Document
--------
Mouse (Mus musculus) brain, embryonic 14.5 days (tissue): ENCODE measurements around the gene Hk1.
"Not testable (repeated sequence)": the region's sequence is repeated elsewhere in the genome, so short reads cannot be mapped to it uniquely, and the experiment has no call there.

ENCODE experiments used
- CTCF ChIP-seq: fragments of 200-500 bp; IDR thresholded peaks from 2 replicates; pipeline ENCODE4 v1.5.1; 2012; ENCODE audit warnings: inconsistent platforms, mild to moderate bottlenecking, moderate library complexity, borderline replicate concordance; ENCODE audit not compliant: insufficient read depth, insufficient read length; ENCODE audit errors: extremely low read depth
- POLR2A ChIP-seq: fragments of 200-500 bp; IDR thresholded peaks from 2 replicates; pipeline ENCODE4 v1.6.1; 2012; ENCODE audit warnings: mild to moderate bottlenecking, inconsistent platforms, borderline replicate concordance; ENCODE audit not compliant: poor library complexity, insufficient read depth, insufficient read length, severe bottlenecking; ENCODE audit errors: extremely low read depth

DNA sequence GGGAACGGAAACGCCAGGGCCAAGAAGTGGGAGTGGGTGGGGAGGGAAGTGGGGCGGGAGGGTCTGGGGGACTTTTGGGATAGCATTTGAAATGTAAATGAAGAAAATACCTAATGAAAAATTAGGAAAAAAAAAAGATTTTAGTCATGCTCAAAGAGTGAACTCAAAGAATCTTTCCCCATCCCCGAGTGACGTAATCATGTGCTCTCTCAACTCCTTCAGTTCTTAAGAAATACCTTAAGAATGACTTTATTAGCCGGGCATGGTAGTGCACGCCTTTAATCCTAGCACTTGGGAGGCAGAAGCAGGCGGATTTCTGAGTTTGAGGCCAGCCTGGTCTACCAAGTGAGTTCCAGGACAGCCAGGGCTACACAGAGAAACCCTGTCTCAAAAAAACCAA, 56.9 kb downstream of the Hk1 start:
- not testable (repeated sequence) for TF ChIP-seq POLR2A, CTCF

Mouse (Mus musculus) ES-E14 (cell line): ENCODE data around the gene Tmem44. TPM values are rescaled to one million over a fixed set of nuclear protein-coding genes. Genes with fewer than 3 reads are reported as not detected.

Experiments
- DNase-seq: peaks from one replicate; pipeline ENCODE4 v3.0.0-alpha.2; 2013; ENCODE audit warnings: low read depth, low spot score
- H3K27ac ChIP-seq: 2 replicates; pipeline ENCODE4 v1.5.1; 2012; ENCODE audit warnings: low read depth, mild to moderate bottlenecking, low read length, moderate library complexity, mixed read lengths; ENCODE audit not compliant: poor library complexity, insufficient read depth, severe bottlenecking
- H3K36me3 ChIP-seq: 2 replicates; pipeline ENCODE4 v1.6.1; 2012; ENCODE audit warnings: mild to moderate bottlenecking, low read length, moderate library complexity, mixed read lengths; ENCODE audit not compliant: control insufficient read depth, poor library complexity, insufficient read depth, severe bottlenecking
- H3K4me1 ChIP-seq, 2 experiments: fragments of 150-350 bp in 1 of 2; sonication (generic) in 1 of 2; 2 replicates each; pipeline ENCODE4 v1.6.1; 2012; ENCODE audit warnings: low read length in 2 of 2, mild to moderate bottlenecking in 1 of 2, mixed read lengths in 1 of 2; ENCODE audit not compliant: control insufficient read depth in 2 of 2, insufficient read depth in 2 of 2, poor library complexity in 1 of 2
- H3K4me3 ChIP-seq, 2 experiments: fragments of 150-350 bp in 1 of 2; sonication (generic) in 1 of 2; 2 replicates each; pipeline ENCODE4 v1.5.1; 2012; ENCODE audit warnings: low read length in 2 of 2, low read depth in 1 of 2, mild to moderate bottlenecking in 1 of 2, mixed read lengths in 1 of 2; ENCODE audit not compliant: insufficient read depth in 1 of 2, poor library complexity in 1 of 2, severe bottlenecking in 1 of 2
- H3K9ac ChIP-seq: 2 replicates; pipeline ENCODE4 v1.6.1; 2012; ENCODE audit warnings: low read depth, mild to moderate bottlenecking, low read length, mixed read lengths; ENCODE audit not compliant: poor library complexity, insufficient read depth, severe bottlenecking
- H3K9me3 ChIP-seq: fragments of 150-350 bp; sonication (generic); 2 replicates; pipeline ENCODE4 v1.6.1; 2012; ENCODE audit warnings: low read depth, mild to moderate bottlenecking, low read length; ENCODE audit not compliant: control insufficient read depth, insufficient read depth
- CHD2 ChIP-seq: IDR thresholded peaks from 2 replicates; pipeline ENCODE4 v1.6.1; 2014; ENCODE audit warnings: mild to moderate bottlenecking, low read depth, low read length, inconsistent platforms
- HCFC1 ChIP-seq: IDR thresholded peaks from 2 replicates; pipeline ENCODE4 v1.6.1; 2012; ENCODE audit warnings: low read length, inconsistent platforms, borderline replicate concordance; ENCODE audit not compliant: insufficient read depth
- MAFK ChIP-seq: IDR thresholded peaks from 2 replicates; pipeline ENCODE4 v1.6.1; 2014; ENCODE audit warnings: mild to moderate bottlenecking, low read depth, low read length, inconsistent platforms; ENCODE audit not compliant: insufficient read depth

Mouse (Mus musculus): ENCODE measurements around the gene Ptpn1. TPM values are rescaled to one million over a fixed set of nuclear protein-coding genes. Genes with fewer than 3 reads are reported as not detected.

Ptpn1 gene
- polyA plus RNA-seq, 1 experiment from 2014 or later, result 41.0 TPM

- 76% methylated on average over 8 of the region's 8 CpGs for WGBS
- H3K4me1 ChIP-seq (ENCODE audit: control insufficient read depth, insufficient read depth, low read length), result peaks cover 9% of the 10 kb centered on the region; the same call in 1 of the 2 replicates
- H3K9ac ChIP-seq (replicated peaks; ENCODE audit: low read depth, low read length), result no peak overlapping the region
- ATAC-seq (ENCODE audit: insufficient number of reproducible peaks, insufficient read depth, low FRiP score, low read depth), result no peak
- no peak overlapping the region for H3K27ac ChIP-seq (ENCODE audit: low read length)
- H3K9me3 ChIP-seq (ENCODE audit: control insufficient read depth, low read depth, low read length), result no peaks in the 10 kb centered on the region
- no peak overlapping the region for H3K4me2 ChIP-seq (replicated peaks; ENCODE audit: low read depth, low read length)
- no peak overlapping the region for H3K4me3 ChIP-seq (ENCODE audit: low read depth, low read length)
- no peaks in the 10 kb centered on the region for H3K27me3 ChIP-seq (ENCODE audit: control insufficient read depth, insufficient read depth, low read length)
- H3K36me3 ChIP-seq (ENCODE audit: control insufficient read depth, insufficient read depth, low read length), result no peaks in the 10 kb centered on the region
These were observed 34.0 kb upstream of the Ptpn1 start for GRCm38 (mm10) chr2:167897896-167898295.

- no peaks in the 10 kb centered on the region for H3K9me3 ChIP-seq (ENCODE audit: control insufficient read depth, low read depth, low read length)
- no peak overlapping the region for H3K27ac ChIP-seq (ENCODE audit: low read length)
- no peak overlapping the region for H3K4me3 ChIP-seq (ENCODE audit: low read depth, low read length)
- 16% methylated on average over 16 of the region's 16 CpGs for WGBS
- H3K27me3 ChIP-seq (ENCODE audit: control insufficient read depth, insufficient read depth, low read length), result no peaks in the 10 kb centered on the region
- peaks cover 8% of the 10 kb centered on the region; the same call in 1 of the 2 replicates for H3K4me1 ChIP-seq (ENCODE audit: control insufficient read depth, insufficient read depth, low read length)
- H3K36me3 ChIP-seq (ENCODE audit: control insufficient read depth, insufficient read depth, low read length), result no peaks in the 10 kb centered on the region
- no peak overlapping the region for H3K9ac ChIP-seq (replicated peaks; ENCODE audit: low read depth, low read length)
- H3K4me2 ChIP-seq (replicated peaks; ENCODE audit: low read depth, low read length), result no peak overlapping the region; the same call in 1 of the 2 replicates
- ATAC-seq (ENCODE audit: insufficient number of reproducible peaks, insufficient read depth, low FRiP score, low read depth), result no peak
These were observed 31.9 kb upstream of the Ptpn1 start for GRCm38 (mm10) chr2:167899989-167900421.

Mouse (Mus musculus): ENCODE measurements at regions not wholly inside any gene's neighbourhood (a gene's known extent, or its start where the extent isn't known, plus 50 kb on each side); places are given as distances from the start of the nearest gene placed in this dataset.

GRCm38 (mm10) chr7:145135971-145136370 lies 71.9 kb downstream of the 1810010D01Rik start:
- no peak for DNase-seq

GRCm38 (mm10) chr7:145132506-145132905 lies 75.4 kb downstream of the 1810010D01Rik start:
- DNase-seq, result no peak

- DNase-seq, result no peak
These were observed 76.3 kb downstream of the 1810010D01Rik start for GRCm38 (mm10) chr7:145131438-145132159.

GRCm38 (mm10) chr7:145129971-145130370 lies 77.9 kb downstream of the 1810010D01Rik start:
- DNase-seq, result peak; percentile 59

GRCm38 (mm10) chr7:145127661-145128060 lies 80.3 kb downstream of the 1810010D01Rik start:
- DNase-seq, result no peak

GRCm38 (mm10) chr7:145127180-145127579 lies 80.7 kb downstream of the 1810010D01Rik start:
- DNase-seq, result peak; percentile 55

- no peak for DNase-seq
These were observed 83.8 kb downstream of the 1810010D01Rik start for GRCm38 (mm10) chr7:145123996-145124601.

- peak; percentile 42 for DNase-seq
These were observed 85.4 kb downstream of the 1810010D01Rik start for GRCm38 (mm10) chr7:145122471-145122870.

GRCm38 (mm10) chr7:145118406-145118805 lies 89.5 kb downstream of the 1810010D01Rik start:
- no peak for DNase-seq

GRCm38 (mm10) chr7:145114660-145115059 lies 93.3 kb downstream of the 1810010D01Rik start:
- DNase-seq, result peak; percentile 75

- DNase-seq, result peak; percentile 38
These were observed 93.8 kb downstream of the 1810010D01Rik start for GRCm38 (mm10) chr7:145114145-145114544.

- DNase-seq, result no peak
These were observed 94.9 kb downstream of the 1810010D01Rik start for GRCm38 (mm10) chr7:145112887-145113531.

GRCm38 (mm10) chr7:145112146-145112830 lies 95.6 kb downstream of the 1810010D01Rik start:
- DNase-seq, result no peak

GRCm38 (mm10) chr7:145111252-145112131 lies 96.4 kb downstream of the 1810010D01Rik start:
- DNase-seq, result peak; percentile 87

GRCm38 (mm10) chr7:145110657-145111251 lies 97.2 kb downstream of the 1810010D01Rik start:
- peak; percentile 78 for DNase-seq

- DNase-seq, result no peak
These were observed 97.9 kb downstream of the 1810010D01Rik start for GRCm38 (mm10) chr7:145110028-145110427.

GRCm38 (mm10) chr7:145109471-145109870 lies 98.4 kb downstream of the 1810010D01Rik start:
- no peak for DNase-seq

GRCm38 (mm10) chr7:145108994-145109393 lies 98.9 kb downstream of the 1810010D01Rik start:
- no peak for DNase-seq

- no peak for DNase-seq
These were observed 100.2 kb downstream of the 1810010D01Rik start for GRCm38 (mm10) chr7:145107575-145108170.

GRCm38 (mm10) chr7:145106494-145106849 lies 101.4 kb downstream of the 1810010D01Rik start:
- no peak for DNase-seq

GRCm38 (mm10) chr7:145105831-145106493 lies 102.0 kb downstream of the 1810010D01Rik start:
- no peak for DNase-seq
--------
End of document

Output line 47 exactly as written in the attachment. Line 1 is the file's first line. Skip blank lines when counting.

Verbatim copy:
- no peak for DNase-seq